Cefazolin versus vancomycin for neurosurgical operative prophylaxis – A single institution retrospective cohort study

Anthony V. Nguyen, William S. Coggins, Rishabh R. Jain, Daniel W. Branch, Randall Z. Allison, Ken Maynard, Brian Oliver, Rishi R. Lall

Research output: Contribution to journalArticlepeer-review

2 Scopus citations


Objectives: Cefazolin and vancomycin are common choices for neurosurgical antimicrobial prophylaxis. Cefazolin is typically first-line due to its lower toxicity profile and specificity for gram-positives such as skin commensals, while vancomycin is often reserved for patients with cephalosporin or penicillin allergies. However, one randomized clinical trial demonstrated superiority of vancomycin for cerebrospinal fluid (CSF) shunt insertions at a hospital with a high prevalence of methicillin-resistance Staphylococcus aureus (MRSA). We aimed to evaluate the association of prophylaxis choice and incidence of surgical site infection (SSI) at our own institution. Patients and methods: This was a retrospective cohort study of patients who underwent a neurosurgical operation from January 2013 to April 2016 at one particular hospital belonging to our institution. We included patients who received either only cefazolin or only vancomycin as their pre-incisional prophylaxis. Vancomycin was substituted for cefazolin in patients with known penicillin or cephalosporin allergy. Procedures requiring multiple attending surgeons were excluded. We defined a SSI as a confirmed culture isolated from the wound, implant (if pertinent), or CSF (if pertinent) within a year of surgery. Multivariable logistic regression was performed with consideration of antibiotic, operation performed, wound class, and procedure length. Results: A total of 859 operations met study criteria; 664 patients received Cefazolin, and 195 received Vancomycin. We identified 22 SSIs, with 14 in the cefazolin (2.2%) and 8 in the vancomycin (4.1%) group. Upon logistic regression, there was no significant association of vancomycin substitution with incidence of SSIs between the two groups (odds ratio, 1.59; 95% CI, 0.42–6.00, p = .49). In the cefazolin group, 8/14 cultures were positive for S. aureus compared to 1/8 of the vancomycin group. Conclusions: There was no significant difference in neurosurgical site infection incidence when vancomycin prophylaxis was substituted for cefazolin. S. aureus was isolated from patients who received cefazolin at a higher rate although this was not statistically significant. At our institution, S. aureus makes up 36% of isolated organisms from inpatient and intensive care units. Institutions should consider their own investigations into local antibiograms, SSI rates, and choice of prophylaxis.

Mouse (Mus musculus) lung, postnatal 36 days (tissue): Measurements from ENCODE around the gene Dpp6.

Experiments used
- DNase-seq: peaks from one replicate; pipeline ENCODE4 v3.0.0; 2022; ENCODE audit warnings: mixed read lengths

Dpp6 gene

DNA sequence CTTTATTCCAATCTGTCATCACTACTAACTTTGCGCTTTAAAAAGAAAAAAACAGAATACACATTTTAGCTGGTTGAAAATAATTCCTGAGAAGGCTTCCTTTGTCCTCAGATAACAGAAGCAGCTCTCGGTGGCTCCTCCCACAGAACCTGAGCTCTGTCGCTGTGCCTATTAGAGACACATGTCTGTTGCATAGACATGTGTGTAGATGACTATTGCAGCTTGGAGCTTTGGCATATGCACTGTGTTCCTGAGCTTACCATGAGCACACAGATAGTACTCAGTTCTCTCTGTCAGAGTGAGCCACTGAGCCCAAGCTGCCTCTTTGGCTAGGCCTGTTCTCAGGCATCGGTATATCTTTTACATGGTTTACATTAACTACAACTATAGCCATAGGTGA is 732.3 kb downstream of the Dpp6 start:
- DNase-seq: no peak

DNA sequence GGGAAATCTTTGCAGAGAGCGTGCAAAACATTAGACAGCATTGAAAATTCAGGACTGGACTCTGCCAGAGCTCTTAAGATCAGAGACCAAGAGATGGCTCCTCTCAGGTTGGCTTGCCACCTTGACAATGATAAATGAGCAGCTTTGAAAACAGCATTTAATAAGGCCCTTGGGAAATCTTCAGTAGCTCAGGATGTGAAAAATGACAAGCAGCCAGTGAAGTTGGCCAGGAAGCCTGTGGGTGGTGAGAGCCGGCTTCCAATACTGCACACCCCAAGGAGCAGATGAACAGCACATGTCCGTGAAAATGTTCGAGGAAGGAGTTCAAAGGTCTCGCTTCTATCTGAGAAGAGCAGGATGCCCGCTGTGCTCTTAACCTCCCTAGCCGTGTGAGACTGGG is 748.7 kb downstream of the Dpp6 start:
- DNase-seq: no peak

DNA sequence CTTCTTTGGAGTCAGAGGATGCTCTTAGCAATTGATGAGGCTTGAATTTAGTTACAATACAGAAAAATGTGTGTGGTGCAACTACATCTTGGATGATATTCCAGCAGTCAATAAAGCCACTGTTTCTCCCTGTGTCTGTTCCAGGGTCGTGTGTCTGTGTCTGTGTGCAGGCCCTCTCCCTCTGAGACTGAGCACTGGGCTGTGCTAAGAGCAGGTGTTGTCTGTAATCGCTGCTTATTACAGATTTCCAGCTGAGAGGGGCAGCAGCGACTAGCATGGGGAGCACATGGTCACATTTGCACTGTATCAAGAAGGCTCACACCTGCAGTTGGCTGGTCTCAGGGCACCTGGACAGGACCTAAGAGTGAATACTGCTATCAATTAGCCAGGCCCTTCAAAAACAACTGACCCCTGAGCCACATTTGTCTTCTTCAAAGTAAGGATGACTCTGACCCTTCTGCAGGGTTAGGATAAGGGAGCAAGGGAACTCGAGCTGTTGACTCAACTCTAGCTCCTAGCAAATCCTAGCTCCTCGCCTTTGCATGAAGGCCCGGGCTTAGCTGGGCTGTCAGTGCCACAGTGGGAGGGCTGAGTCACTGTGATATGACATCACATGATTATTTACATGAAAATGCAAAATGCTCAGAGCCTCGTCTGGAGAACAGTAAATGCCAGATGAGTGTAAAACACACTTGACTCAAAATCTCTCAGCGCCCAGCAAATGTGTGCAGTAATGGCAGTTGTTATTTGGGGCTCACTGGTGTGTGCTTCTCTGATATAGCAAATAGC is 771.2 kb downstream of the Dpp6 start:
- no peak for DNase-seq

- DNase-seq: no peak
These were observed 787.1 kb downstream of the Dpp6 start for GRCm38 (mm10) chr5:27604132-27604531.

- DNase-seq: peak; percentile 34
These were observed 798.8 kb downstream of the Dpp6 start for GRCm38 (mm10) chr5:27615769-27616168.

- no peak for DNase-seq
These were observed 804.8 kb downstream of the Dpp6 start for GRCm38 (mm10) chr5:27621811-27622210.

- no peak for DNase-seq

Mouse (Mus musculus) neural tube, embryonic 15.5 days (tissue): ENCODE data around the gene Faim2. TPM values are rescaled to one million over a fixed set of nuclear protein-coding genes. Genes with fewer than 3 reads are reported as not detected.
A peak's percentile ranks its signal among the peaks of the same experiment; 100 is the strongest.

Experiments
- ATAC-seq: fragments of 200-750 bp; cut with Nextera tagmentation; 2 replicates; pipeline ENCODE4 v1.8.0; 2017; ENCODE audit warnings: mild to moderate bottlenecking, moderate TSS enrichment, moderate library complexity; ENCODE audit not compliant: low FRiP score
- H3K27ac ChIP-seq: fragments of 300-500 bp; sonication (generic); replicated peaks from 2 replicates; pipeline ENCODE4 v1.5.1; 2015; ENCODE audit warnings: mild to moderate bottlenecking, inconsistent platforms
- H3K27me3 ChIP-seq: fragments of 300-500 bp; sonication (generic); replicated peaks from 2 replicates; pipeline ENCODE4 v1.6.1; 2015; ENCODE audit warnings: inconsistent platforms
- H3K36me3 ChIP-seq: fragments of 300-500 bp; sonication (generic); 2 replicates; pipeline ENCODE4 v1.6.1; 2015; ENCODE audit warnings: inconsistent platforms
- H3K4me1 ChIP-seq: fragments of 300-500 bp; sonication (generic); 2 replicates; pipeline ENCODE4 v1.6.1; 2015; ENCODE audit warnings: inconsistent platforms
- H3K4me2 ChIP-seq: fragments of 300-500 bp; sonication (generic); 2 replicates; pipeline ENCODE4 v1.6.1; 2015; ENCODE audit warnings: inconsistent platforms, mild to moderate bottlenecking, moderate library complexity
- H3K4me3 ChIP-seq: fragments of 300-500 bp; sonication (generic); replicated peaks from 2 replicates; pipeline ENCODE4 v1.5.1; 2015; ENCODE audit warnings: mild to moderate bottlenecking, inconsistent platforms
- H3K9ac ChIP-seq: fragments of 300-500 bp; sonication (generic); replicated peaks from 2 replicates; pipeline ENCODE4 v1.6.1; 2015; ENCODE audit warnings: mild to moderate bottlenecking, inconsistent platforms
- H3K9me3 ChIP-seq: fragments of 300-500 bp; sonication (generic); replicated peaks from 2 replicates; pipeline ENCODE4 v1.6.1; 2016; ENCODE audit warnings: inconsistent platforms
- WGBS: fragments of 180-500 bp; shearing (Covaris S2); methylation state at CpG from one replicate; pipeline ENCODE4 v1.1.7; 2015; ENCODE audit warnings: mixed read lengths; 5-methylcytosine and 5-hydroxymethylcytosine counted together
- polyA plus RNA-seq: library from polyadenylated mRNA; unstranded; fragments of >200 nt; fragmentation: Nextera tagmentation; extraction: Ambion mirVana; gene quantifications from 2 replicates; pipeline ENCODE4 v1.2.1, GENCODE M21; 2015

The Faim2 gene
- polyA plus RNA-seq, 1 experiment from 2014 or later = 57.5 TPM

Original languageEnglish (US)
Pages (from-to)152-157
Number of pages6
JournalClinical Neurology and Neurosurgery
StatePublished - Jul 2019


  • Antibiotic prophylaxis
  • Neurosurgery
  • Neurosurgical procedures
  • Postoperative complications
  • Surgical wound infection
  • Treatment outcome

ASJC Scopus subject areas

  • Surgery
  • Clinical Neurology


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